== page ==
The Cape Epic

The Cape Epic

Well, I finally went and did the Cape Epic in South Africa last week. I’d been intending to see what this eight-day Magical Untamed African MTB Race was all about for quite some time now, but it’s just never worked out with the schedule. Or I’ve never made it… Rabobank/Giant Teammate Emil Lingren has finished The Epic twice in the last few years and expressed interest in doing it this year. Which made a bunch of sense considering it was one week after the World Cup opener in Pietermaritzburg and finished two weeks before the next round up in Belgium. Our team manager, Leo supported the idea when we proposed it at Team Presentation in December, provided I promised to get in shape to avoid sucking and wasting everyone’s time… I was able to agree to this, nobody likes sucking, after all, especially when it’s pointed out like that.

After the World Cup we made the short flight down to Cape Town and set about resting up properly for the week in an apartment overlooking the Atlantic Ocean. My body was pretty pooped after the travel across the World and difficult racing on Saturday, so the plan was pretty much to take it as easy as possible without becoming completely comatose before Sunday’s Prologue TT. To avoid said coma, Emil and I took Christoph Sauser (who owns an apartment in Stellenbosch) up on attending his midweek fundraiser race at the Kayamandi Township. is an organization that sponsors Christoph and Burry Stander for their South African racing pursuits as a way to draw attention to helping the children of these impoverished settlements gain access to sport and a more diverse life. Racing through a Township of tin roofed shantys has a way of making you less concerned about the burning in your legs and somehow it’s easy to push hard when presented with how easy your reality is. So we did. Emil and I came 5th and 6th in a World Cup caliber field and left feeling rough and ready for the Epic. After a few more days of nothingness…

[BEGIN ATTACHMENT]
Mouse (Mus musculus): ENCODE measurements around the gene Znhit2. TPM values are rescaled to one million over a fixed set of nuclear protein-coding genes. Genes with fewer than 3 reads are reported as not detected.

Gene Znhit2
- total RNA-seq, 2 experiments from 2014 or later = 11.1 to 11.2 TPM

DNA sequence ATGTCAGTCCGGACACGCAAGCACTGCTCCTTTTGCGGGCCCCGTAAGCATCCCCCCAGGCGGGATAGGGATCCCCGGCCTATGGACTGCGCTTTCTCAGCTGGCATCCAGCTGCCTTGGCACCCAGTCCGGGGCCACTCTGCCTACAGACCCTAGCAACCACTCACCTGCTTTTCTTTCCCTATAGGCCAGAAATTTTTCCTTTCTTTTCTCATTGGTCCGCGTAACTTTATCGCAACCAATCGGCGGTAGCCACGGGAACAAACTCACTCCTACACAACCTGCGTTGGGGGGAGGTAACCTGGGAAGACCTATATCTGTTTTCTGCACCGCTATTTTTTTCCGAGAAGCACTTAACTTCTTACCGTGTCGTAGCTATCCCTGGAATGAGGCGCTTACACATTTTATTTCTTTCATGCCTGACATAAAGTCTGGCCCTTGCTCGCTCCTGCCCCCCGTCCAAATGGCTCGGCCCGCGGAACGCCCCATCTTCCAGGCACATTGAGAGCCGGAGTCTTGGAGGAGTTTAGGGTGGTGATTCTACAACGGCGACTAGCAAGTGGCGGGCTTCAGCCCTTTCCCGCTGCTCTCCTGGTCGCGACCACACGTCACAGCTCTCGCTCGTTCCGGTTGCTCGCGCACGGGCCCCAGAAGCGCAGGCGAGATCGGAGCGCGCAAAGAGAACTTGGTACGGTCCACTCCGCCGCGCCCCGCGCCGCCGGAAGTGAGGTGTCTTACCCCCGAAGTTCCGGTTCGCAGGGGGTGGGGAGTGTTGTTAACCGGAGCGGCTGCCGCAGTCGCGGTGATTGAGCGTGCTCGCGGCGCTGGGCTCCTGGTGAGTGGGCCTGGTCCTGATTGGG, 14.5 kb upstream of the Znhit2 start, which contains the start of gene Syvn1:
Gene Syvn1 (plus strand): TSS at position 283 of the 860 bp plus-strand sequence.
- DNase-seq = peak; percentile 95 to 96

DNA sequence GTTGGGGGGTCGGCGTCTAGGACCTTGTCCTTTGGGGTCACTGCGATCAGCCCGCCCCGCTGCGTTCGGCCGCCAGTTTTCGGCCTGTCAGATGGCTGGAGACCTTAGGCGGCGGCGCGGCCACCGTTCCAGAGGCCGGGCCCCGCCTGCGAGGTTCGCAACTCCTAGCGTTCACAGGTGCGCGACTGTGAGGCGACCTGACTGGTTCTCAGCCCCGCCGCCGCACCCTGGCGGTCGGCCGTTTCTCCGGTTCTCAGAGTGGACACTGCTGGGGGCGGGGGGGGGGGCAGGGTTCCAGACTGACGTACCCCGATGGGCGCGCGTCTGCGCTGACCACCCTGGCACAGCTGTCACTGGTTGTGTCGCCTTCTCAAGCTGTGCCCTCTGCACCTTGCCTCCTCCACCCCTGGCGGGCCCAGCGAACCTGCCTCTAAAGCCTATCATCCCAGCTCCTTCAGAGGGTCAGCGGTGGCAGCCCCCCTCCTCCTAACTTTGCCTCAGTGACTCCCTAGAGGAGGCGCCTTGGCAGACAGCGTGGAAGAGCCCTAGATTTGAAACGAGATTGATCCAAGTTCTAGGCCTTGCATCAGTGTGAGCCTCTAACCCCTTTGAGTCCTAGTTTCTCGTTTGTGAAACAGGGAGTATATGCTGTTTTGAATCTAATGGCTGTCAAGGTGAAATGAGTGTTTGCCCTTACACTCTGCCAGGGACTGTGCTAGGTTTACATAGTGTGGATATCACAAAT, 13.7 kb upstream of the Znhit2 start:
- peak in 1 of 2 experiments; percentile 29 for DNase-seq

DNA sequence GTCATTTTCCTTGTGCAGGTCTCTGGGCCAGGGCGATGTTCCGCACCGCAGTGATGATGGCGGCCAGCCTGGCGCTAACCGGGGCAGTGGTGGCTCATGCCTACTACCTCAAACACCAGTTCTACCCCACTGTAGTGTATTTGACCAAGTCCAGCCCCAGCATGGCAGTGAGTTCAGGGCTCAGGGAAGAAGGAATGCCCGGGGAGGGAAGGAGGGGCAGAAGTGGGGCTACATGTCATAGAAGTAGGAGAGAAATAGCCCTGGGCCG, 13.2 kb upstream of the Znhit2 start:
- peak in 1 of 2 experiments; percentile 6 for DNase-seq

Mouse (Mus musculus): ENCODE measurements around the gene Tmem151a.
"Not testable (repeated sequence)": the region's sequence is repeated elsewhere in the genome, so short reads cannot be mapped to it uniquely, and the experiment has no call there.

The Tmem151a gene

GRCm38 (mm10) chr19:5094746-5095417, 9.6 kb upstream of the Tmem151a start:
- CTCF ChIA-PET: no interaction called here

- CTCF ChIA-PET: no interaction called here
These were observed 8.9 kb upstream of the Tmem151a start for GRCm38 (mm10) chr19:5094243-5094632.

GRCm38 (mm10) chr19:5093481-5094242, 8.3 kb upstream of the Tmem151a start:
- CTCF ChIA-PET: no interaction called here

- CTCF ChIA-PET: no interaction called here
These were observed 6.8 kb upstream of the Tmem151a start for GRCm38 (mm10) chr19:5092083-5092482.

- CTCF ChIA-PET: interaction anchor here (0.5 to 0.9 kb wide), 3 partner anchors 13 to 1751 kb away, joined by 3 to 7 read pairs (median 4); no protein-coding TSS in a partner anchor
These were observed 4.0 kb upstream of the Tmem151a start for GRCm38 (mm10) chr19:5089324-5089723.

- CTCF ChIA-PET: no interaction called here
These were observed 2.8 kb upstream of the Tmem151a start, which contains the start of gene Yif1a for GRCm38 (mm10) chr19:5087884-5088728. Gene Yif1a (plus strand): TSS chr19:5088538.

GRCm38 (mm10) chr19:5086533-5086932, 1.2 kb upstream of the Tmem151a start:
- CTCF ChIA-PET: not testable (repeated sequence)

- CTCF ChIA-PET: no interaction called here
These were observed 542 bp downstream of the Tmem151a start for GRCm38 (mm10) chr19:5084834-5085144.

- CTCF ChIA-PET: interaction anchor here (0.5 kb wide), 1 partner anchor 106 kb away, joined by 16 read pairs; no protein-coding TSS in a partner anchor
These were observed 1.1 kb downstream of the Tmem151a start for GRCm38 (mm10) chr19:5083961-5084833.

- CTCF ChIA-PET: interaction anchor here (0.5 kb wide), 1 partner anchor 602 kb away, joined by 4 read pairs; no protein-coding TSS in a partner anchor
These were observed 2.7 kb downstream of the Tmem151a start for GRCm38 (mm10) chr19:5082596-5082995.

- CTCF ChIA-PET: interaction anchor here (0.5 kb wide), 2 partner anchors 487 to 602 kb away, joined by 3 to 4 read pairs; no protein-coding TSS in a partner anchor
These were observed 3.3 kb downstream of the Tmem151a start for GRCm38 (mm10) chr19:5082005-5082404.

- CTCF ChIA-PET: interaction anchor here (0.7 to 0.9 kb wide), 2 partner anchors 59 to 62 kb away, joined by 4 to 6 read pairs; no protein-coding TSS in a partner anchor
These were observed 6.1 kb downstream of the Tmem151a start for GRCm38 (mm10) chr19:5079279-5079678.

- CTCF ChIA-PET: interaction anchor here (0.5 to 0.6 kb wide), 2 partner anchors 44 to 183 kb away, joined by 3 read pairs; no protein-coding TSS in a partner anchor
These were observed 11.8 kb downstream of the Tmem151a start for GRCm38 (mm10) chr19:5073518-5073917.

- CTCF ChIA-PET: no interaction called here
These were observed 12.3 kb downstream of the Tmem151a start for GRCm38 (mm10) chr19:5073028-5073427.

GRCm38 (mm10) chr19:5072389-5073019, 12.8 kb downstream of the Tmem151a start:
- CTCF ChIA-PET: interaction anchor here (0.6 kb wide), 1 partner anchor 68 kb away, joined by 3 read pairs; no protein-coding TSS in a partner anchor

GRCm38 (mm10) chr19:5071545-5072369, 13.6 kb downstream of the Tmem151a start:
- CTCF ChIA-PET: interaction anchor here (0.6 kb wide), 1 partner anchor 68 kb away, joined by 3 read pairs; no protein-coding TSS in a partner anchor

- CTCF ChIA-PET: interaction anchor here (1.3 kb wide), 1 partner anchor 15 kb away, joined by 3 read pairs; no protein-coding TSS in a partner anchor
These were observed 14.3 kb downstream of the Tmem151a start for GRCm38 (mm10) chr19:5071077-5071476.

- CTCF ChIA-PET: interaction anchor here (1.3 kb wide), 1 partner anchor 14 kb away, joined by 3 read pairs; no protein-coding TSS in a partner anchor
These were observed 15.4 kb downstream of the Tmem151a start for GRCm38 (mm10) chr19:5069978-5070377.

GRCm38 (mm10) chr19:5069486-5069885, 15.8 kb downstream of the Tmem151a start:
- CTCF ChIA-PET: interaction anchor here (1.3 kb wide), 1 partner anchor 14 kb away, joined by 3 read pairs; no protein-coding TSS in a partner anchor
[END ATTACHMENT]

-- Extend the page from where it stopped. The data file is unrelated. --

Those days passed quickly and soon enough it was 11:26am on Sunday.  We kicked out of the start gate just as Jackie Baker and Josh Fonner (liv/Giant program manager and NY Giant Rep) finished up their Prologue.  They said it was a cakewalk…  Liars.  Emil is effing strong, especially on the steep climbs that dotted the vineyard meandering course.  He kept me on the rivet and we passed a bunch of people.  Including a team of women with #546 on their back.  We had #13.  At 30 second intervals, that means they started 4:25:00 in front of us to complete a 27k TT loop.  Dang, there’s some tough souls that sign up for The Epic…  We made it to the hilltop finish (who’s idea was that?) in an hour fifteen, good enough for sixth place and reassurance that we were indeed ready to contend at the front of the race.  Perfect.

A couple hour drive inland, through a tunnel in the Hawequas Mountains where the scenerty changed from verdant vineyards to rugged desert land, delivered us to the arid valley of Robertson.  This, and our trusty Kombi Camper, would be our home for the next three nights.  Thus my insistence on parking under a shade tree.  Survival skills would come in handy this week…  It was only when we arrived in the race village that the undertaking that is the Cape Epic’s organization really became obvious to me.  1200 riders need to eat, sleep and live for a week in this roving city.  A massive meal tent (where I’d be providing entertainment and anecdotes from the front of the race to the dinner crowd), hundreds upon hundreds of red Absa tents, a whole slew of RV’s, shower trucks, food vendors (the greatest of which was the Woolworth’s truck with it’s free recovery snacks and afternoon top-up meals).  The infrastructure is quite impressive, and shade is at a premium!  Temperatures were set to be well into the 30’s to start the week (37C is 100F), necessitating smart locations and impressive amounts of water.

Stage one proper is always a grunt, according to Epic regulars.  It’s intended to set the tone for the week and weed out the unprepared.  Regardless of riding quite strong, almost got weeded out for being unprepared.  Emil had a classic JRA flat riding down a smooth gravel road, which we changed in just over a minute and caught back up to the group on the next climb.  Then, with about 40k to go, and the three ridiculously steep (two of them unridably so) climbs out of the way, Emil and I were working with the second place group to keep Sauser and Stander’s gap in check.  I thought we were doing so quite well, Emil’s initial work on the steep climbs (where I was again surviving) had softened the group up a bit so I took over on the rolling bits and we were both thinking a stage podium was in sight.  Then I flatted.  Which we fixed quickly as well, while Photographer buddy Sven Martin snapped away)  Then I flatted again.  And again.  Once your tubeless tire with latex sealant has a lowly innertube inside, you’re completely defenseless against the millions of thorns that line the rocky tracks and vineyards.  Oh well.  We found increasingly comfortable spots to change the litany of punctures and rode at an increasingly conservative pace, opting to lose a touch more time today and save energy for tomorrow.  We lost 27min total, and finished 17th on the day.  Shoot.  But hey, at least we were riding strong before the junk-show started.  And we didn’t melt in the heat, which reached 44C at one point.  Whoa.